There are less than two weeks left to see this crazily ambitious show — truly a theatrical event worth clearing your calendar for.
"Play" doesn't do STRATA justice. It's an interactive performance set on multiple floors of a big Downtown building. (You probably won't know which building until you leave.)
The premise is that audience members have paid an entity called the Gate Corporation to undergo a sort of self-realization experience, called "STRATA," the goal of which is personal perfection. This is, publicity materials assure us, "Pittsburgh's First Refitnessing Center."
In practice, that means that from the moment you meet your first "agent," you become a character alongside the cast of some two dozen performers scattered throughout the venue, playing a variety of guides, mentors, therapists and more. It's largely scripted, but by necessity partly improvised.
With its choose-your-own adventure element, STRATA feels less like watching a conventional play and more like actually being in a movie.
Here's Michelle Pilecki's review for CP. Like this post, the review is short on specifics, both to avoid spoilers and because each visitor's experience will be notably different (even though you enter the venue with a partner, either chosen or assigned). My preview offered some background on the show's origins.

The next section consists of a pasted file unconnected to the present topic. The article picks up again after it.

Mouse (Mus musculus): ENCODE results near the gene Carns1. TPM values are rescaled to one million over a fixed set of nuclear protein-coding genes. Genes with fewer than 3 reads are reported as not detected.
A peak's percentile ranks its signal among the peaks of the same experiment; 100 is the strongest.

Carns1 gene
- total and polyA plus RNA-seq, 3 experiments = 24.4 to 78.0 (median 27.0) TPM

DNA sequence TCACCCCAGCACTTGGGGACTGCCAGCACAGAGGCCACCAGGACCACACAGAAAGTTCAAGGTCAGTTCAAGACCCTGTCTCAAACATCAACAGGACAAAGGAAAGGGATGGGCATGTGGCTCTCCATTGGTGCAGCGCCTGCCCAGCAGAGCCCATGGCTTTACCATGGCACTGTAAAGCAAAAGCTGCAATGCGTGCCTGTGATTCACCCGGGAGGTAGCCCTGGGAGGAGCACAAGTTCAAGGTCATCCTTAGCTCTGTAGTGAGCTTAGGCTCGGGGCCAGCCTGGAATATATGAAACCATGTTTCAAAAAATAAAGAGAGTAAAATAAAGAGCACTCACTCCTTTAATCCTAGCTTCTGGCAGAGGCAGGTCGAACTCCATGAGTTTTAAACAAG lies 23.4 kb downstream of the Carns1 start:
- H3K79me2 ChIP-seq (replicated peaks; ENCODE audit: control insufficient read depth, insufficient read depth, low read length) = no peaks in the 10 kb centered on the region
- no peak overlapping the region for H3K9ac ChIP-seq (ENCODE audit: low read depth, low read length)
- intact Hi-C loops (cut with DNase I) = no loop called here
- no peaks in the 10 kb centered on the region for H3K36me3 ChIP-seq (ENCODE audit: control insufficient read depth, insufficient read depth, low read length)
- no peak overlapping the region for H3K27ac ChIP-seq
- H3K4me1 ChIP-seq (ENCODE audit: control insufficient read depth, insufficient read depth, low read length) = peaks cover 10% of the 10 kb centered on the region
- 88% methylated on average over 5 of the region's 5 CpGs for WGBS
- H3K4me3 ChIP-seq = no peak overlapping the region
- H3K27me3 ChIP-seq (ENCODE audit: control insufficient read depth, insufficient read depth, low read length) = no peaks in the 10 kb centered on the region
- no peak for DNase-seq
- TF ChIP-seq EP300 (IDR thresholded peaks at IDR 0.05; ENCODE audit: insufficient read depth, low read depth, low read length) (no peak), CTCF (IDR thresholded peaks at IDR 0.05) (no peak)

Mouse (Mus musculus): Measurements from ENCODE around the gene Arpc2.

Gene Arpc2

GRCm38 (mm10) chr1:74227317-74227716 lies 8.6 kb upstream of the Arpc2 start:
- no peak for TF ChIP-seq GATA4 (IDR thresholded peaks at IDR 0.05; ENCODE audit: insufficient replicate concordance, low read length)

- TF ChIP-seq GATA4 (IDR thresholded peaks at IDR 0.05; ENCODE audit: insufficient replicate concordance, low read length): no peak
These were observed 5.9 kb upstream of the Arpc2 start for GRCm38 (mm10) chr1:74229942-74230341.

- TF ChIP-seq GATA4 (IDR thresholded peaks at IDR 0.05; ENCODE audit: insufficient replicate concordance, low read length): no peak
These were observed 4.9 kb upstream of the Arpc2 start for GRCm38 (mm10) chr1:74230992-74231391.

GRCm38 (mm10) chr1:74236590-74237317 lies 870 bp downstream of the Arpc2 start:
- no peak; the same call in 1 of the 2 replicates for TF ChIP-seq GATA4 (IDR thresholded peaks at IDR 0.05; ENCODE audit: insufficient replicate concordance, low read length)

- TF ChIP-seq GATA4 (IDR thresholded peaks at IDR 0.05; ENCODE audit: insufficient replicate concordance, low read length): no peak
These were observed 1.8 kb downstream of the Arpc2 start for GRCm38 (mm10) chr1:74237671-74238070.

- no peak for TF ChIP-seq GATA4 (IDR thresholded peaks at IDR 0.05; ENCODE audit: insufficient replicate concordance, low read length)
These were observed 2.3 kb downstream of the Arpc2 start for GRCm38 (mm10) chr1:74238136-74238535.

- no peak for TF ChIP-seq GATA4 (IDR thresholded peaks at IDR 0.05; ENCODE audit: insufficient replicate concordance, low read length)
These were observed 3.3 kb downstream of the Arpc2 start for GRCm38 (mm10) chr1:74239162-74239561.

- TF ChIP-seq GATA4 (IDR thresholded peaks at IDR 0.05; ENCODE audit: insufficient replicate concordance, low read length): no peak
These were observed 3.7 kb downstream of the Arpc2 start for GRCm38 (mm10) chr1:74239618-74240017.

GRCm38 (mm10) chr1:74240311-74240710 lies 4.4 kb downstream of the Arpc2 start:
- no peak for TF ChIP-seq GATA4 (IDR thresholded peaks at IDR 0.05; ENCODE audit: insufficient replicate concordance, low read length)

Like many funhouse rides, STRATA has its dark side — and we don't just mean the anti-STRATA campaign that shows up on the event's website, and which might or might not bleed over into your actual experience there.
Put another way: You can take STRATA at face value, but you'd be missing the sly undercurrent of critique of self-actualization seminars and the like. At the same time, don't be surprised if your "refitnessing" provokes at least a little introspection alongside the fun.
STRATA was devised by artists including Bricolage's Jeffrey Carpenter and Tami Dixon. Credit also the sharp work of lead writer Gab Cody; co-directors Carpenter, Dixon and Sam Turich; and the big cast and crew who made it all happen.
STRATA continues with 10 more performance dates through Sept. 1. Due to the nature of the show, patrons are limited in number. Tickets, meanwhile, are $40-60 — pricey by Bricolage standards, but after you see the show you're less likely to begrudge the charge than to wonder how they managed it all on a budget.